How come you followed steps 1-4? That is where you erred. Simply create a migration and apply it if all you're doing is making changes to the schema in an already generated database. As a result of steps 1-4, Entity Framework's knowledge of this database is basically undone, and you end up with a code-first approach with an existing database. At that point, you can either manually alter your schema or start over by letting Entity Framework destroy it.

You were on the correct track with producing a migration and simply deleting the cache to return to a position where you may apply migrations once more.Up method. You must, however, compare this to the previous state of your program, which corresponds to the present state of the database. If not, Entity Framework will produce tables with your code modifications in them. The subsequent steps are thus:

  1. Revert your code to the state it was in prior to your POCO modifications.
  2. Build a migration.
  3. Take everything out of theUp method
  4. Utilize the migration inupdate-database
  5. Apply the modifications you made to your POCOs again.
  6. Create a new migration. (Instead of construct tables, this one should now just have add/alter column statements.)
  7. Execute the migration.

You should then be ready to go once more. Then, merely adhere to steps 5 and 6 the following time you make code changes.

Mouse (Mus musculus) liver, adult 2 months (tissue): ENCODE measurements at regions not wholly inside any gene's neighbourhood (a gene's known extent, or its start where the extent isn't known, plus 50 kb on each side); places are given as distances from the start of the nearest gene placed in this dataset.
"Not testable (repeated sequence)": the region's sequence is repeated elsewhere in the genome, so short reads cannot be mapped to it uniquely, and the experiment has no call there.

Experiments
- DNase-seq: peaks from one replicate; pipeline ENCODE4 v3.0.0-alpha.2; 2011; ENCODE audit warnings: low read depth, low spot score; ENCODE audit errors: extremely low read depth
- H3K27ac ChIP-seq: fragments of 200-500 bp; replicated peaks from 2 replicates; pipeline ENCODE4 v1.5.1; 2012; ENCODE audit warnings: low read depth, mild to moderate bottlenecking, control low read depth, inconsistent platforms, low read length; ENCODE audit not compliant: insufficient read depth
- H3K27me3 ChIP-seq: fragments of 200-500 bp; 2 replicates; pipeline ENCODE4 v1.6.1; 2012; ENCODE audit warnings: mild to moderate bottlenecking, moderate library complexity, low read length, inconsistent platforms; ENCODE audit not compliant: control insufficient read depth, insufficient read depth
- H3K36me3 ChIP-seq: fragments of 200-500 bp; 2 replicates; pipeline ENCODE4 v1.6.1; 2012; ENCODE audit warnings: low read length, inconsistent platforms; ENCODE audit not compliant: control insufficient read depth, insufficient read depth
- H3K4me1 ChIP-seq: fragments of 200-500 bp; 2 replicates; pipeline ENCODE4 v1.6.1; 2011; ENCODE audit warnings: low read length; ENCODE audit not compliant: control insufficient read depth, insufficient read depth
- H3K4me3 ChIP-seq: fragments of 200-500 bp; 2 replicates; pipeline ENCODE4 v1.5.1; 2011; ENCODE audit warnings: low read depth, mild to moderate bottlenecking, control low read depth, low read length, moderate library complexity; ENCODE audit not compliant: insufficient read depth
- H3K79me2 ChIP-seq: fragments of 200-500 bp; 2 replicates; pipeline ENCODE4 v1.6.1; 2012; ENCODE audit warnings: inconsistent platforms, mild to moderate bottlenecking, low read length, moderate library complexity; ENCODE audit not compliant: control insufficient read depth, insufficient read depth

13
2/16/2015 8:46:20 PM

Popular Answer

I've experienced this exact issue. It seems important to note that the -IgnoreChanges and -Force flags are commands that can be used to help in this circumstance.

From a multi-dbContext to a single dbContext app, I was trimming. As you might have guessed, the tables were already in existence; however, the single context was unaware of the existence of the second context's tables.

Actually, it's very easy (albeit 2 days of searching for the answer to no avail led me to read up on the EF Code First Migrations' command lines and the package manager...) Here is what I did about it.

You might remove the migrations folder and the _Migrations table from SQL, which would need you to utilize the subsequent methods: Allow-Migrations -Force

However, you ought to be able to continue from here without taking dramatic action:

  1. oeReset, ignore changes, and force migration (Forcibly ignores changes that could already be present in your model or class; useful for starting with an existing database)
  2. Update-Database (just writes migration line as a basis)
  3. Force: Add-migration "oeAddMyMigrationsToThisDb" (forcibly iterates object model in code to pick-up changes)
  4. Update-Database

You should now be able to use Add-Migration and Update-Database without any additional flags.